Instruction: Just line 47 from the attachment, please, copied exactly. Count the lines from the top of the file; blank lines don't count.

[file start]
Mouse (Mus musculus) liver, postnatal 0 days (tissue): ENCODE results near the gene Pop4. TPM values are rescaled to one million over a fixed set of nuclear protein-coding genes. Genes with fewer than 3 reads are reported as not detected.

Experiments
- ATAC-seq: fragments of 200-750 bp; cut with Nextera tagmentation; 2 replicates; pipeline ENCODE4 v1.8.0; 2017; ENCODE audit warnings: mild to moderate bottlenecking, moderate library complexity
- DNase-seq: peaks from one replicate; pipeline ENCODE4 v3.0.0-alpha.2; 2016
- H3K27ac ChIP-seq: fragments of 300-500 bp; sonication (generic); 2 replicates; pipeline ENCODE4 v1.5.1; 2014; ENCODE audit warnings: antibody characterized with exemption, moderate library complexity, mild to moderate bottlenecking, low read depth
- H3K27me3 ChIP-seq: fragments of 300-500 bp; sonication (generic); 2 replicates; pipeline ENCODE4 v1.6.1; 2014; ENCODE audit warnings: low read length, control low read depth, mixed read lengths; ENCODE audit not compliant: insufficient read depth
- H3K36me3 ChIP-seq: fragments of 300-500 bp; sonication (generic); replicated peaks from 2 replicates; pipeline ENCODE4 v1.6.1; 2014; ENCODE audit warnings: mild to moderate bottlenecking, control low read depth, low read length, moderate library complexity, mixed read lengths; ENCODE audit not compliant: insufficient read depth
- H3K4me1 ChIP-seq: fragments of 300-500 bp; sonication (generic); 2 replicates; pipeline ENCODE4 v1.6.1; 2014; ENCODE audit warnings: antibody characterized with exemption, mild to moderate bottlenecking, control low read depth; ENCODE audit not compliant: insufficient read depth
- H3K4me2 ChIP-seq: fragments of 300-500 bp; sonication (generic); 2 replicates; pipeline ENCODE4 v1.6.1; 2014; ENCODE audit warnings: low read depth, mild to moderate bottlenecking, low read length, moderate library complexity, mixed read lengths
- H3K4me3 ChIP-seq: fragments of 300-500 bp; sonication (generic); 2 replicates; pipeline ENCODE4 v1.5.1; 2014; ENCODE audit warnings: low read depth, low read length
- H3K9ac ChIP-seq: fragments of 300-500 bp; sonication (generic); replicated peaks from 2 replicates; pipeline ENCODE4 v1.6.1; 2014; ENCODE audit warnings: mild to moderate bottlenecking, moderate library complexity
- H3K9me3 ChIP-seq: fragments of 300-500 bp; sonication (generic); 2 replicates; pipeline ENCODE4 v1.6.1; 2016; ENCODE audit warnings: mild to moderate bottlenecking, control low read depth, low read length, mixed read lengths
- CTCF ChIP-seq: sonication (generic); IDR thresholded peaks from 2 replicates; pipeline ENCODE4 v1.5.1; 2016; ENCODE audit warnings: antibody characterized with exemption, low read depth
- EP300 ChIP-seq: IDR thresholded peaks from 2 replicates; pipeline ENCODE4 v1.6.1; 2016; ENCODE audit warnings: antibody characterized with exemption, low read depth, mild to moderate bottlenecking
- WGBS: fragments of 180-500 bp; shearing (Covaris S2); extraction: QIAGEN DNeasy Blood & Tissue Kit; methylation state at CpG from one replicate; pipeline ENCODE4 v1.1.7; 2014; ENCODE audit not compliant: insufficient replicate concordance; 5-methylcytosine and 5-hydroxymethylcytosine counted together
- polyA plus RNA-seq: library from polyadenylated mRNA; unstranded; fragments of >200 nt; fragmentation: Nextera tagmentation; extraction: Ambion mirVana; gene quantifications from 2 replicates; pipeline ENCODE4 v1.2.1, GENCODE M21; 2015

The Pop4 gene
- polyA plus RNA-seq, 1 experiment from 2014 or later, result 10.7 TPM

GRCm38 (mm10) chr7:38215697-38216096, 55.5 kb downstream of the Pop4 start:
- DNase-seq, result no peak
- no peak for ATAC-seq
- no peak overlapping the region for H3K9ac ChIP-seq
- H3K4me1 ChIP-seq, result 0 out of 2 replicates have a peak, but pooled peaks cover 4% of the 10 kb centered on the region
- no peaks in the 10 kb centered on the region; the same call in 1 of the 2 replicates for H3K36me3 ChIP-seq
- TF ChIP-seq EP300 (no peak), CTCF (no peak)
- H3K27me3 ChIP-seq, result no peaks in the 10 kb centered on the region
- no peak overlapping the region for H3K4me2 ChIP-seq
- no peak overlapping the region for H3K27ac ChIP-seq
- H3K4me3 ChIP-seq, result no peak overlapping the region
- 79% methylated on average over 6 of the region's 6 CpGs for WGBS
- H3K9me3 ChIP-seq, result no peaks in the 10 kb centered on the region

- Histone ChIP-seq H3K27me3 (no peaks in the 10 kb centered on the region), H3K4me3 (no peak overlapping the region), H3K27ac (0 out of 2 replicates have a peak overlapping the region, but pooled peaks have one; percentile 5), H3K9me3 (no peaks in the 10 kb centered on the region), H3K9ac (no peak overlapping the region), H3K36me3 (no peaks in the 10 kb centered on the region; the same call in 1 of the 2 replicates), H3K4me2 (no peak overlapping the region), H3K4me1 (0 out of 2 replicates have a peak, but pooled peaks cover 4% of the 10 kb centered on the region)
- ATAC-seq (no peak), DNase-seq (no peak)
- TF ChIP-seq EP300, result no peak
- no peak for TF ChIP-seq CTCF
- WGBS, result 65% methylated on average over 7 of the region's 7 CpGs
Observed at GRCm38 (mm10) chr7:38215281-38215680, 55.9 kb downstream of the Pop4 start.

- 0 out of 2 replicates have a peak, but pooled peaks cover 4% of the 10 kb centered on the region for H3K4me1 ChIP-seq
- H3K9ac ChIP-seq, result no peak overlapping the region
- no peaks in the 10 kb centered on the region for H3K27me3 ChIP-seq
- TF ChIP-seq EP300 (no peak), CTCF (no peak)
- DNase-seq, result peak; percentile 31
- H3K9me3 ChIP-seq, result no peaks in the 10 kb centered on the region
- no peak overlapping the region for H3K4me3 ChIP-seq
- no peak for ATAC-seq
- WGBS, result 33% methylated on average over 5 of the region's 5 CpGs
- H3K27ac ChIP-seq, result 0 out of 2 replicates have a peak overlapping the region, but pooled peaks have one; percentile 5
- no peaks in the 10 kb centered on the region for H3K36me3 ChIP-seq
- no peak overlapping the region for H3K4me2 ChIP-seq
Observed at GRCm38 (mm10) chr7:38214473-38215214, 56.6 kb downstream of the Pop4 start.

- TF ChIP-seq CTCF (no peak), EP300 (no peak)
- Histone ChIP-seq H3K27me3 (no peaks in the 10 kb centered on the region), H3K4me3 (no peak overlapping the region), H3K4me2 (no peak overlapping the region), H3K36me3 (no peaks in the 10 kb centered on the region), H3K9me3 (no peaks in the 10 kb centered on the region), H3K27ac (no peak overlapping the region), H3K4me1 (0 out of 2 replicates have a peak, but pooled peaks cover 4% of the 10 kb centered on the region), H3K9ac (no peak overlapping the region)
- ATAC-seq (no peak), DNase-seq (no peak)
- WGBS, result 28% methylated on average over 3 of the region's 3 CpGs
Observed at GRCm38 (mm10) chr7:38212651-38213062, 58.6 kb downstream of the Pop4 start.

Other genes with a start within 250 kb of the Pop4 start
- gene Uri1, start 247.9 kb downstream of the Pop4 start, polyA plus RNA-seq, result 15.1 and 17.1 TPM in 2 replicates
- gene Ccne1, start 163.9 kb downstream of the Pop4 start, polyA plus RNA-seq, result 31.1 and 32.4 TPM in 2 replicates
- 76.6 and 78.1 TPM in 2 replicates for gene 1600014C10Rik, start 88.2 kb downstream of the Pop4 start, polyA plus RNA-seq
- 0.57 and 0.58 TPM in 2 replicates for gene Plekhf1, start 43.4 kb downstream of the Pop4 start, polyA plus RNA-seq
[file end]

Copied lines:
- H3K27ac ChIP-seq, result 0 out of 2 replicates have a peak overlapping the region, but pooled peaks have one; percentile 5